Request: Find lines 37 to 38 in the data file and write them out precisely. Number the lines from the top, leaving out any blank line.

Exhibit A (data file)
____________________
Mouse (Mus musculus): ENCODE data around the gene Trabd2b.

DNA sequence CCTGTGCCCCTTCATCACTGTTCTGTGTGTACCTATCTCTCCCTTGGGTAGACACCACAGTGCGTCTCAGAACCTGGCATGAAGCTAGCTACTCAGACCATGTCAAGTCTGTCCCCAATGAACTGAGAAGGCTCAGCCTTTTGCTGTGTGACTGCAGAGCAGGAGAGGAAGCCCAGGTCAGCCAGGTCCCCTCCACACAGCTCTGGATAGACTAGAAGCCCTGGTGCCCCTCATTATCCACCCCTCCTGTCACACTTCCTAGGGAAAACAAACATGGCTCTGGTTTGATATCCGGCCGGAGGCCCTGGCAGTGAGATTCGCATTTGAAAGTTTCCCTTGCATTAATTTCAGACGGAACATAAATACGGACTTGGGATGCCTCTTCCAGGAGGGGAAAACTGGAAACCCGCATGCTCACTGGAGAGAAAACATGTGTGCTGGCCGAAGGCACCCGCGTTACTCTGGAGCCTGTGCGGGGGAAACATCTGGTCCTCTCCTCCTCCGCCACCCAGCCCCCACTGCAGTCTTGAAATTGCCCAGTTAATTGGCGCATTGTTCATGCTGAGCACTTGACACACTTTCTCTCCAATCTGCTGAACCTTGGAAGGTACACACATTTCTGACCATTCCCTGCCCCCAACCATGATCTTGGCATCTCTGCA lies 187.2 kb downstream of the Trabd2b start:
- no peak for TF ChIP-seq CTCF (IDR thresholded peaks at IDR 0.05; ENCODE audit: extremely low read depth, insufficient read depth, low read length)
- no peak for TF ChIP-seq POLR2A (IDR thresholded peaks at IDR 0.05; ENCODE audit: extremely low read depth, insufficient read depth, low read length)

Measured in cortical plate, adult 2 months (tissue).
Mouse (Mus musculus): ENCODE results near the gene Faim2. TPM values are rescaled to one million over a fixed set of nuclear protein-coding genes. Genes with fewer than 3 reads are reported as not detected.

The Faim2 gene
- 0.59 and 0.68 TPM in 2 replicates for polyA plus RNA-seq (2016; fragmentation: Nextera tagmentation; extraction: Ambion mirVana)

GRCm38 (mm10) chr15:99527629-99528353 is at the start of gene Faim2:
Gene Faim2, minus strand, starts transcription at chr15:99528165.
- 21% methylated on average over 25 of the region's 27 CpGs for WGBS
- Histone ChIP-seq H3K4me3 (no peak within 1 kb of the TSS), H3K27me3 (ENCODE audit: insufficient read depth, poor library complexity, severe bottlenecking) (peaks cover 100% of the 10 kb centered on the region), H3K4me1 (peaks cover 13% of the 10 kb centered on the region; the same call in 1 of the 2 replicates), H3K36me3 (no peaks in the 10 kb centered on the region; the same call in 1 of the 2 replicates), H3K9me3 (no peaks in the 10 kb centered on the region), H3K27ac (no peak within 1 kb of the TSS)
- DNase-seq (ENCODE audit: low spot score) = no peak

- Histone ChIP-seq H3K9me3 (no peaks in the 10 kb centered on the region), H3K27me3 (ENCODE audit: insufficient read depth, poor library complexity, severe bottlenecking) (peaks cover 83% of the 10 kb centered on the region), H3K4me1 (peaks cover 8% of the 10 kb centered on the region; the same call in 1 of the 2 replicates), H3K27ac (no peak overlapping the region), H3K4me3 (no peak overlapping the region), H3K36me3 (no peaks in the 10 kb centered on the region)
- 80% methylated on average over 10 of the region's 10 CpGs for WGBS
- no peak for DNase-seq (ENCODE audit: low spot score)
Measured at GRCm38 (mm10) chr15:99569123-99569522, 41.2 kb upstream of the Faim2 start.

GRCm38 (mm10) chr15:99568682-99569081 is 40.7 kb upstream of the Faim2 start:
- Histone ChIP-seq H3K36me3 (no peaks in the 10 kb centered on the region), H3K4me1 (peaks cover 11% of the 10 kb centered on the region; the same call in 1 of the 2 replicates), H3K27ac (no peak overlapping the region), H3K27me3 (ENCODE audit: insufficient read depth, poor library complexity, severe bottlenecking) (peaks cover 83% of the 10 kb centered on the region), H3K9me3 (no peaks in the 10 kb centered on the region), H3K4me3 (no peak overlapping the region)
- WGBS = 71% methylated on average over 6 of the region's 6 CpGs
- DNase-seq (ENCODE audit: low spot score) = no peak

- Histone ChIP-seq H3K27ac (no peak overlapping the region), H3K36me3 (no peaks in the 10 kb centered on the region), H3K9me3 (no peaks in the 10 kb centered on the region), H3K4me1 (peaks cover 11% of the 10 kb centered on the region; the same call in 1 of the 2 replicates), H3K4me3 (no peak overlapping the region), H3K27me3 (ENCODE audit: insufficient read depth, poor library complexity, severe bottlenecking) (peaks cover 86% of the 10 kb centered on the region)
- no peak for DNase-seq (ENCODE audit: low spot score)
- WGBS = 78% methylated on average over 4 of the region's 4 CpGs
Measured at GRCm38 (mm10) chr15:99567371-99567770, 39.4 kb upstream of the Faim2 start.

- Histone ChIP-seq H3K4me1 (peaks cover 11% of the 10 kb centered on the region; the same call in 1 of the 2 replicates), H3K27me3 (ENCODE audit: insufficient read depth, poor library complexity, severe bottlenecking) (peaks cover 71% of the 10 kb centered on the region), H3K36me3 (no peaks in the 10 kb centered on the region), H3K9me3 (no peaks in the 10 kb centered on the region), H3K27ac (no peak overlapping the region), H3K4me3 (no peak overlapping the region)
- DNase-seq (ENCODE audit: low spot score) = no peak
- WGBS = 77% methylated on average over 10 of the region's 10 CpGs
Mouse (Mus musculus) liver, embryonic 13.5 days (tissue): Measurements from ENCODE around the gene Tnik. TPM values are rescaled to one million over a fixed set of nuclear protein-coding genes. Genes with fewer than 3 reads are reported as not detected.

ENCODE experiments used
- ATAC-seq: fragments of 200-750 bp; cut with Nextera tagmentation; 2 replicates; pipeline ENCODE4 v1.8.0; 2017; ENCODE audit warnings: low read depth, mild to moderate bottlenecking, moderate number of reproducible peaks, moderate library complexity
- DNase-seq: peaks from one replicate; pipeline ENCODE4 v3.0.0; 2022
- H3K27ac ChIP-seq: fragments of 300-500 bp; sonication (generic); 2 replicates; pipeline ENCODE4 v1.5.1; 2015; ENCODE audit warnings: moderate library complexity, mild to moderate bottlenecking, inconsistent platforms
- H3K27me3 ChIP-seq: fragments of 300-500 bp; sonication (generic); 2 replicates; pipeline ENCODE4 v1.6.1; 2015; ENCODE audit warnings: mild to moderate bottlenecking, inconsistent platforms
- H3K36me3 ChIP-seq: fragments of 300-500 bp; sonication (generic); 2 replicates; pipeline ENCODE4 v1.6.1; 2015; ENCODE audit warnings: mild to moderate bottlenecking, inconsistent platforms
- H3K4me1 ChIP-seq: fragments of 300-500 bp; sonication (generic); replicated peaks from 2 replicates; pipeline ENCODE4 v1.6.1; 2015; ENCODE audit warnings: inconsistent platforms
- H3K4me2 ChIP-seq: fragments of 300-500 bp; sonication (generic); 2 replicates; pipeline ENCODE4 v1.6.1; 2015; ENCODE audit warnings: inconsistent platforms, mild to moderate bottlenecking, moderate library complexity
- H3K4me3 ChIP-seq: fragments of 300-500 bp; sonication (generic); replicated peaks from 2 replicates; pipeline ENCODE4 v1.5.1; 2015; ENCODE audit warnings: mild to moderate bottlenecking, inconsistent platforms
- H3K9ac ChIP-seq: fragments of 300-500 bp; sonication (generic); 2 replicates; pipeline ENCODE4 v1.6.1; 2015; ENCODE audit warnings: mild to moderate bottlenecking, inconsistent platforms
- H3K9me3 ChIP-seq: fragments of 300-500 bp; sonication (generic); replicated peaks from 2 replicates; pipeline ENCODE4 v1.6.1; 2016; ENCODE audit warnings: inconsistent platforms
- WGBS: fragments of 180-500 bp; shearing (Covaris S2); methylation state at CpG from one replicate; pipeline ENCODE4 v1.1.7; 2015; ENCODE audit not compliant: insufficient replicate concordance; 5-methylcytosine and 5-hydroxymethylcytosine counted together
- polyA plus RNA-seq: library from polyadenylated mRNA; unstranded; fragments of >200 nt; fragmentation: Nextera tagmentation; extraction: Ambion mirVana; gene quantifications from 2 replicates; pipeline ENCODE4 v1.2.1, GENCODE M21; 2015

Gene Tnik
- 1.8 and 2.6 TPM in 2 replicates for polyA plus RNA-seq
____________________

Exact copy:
- H3K4me2 ChIP-seq: fragments of 300-500 bp; sonication (generic); 2 replicates; pipeline ENCODE4 v1.6.1; 2015; ENCODE audit warnings: inconsistent platforms, mild to moderate bottlenecking, moderate library complexity
- H3K4me3 ChIP-seq: fragments of 300-500 bp; sonication (generic); replicated peaks from 2 replicates; pipeline ENCODE4 v1.5.1; 2015; ENCODE audit warnings: mild to moderate bottlenecking, inconsistent platforms